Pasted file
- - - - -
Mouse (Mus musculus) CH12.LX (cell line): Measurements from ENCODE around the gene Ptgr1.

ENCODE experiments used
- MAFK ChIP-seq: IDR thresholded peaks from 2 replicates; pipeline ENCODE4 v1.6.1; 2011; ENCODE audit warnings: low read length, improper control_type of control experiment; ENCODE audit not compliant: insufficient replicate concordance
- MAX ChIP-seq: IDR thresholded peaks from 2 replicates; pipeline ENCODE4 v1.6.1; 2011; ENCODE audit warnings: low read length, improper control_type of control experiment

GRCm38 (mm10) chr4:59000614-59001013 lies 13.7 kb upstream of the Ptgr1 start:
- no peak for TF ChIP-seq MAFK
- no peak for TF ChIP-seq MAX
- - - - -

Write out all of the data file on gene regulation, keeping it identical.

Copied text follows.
Mouse (Mus musculus) CH12.LX (cell line): Measurements from ENCODE around the gene Ptgr1.

ENCODE experiments used
- MAFK ChIP-seq: IDR thresholded peaks from 2 replicates; pipeline ENCODE4 v1.6.1; 2011; ENCODE audit warnings: low read length, improper control_type of control experiment; ENCODE audit not compliant: insufficient replicate concordance
- MAX ChIP-seq: IDR thresholded peaks from 2 replicates; pipeline ENCODE4 v1.6.1; 2011; ENCODE audit warnings: low read length, improper control_type of control experiment

GRCm38 (mm10) chr4:59000614-59001013 lies 13.7 kb upstream of the Ptgr1 start:
- no peak for TF ChIP-seq MAFK
- no peak for TF ChIP-seq MAX